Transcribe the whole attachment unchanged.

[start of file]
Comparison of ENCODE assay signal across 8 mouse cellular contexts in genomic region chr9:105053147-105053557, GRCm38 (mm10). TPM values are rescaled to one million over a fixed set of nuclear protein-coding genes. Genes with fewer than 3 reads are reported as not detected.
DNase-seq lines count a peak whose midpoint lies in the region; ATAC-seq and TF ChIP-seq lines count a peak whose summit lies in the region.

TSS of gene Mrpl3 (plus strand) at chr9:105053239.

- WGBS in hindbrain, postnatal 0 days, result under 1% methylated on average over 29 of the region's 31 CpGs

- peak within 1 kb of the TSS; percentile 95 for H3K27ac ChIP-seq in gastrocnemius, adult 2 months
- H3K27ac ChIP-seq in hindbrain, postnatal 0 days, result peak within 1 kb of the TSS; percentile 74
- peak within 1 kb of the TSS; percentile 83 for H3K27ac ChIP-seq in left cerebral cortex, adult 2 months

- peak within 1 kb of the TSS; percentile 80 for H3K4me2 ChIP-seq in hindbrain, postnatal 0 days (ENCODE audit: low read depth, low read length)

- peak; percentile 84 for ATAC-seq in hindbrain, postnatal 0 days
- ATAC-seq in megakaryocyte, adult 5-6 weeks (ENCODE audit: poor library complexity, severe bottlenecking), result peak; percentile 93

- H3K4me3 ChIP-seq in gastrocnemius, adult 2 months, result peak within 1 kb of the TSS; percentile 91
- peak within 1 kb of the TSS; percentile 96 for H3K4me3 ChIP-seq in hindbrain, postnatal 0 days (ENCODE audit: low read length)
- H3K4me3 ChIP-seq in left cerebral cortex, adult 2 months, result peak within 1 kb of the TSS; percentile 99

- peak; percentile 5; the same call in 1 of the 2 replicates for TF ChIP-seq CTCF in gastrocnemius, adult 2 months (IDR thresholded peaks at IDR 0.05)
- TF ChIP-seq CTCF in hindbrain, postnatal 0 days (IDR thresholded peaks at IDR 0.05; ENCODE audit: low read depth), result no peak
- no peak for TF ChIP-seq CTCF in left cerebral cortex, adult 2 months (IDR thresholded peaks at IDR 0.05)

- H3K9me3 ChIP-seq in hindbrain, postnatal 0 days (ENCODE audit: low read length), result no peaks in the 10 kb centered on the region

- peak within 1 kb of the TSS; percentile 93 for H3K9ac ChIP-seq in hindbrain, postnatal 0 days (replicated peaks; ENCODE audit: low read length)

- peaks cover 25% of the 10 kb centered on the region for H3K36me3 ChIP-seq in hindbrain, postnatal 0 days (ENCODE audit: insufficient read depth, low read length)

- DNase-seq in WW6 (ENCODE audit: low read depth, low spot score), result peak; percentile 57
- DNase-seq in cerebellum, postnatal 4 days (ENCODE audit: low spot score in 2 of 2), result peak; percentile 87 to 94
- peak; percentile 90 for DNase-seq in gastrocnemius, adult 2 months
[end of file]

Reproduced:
Comparison of ENCODE assay signal across 8 mouse cellular contexts in genomic region chr9:105053147-105053557, GRCm38 (mm10). TPM values are rescaled to one million over a fixed set of nuclear protein-coding genes. Genes with fewer than 3 reads are reported as not detected.
DNase-seq lines count a peak whose midpoint lies in the region; ATAC-seq and TF ChIP-seq lines count a peak whose summit lies in the region.

TSS of gene Mrpl3 (plus strand) at chr9:105053239.

- WGBS in hindbrain, postnatal 0 days, result under 1% methylated on average over 29 of the region's 31 CpGs

- peak within 1 kb of the TSS; percentile 95 for H3K27ac ChIP-seq in gastrocnemius, adult 2 months
- H3K27ac ChIP-seq in hindbrain, postnatal 0 days, result peak within 1 kb of the TSS; percentile 74
- peak within 1 kb of the TSS; percentile 83 for H3K27ac ChIP-seq in left cerebral cortex, adult 2 months

- peak within 1 kb of the TSS; percentile 80 for H3K4me2 ChIP-seq in hindbrain, postnatal 0 days (ENCODE audit: low read depth, low read length)

- peak; percentile 84 for ATAC-seq in hindbrain, postnatal 0 days
- ATAC-seq in megakaryocyte, adult 5-6 weeks (ENCODE audit: poor library complexity, severe bottlenecking), result peak; percentile 93

- H3K4me3 ChIP-seq in gastrocnemius, adult 2 months, result peak within 1 kb of the TSS; percentile 91
- peak within 1 kb of the TSS; percentile 96 for H3K4me3 ChIP-seq in hindbrain, postnatal 0 days (ENCODE audit: low read length)
- H3K4me3 ChIP-seq in left cerebral cortex, adult 2 months, result peak within 1 kb of the TSS; percentile 99

- peak; percentile 5; the same call in 1 of the 2 replicates for TF ChIP-seq CTCF in gastrocnemius, adult 2 months (IDR thresholded peaks at IDR 0.05)
- TF ChIP-seq CTCF in hindbrain, postnatal 0 days (IDR thresholded peaks at IDR 0.05; ENCODE audit: low read depth), result no peak
- no peak for TF ChIP-seq CTCF in left cerebral cortex, adult 2 months (IDR thresholded peaks at IDR 0.05)

- H3K9me3 ChIP-seq in hindbrain, postnatal 0 days (ENCODE audit: low read length), result no peaks in the 10 kb centered on the region

- peak within 1 kb of the TSS; percentile 93 for H3K9ac ChIP-seq in hindbrain, postnatal 0 days (replicated peaks; ENCODE audit: low read length)

- peaks cover 25% of the 10 kb centered on the region for H3K36me3 ChIP-seq in hindbrain, postnatal 0 days (ENCODE audit: insufficient read depth, low read length)

- DNase-seq in WW6 (ENCODE audit: low read depth, low spot score), result peak; percentile 57
- DNase-seq in cerebellum, postnatal 4 days (ENCODE audit: low spot score in 2 of 2), result peak; percentile 87 to 94
- peak; percentile 90 for DNase-seq in gastrocnemius, adult 2 months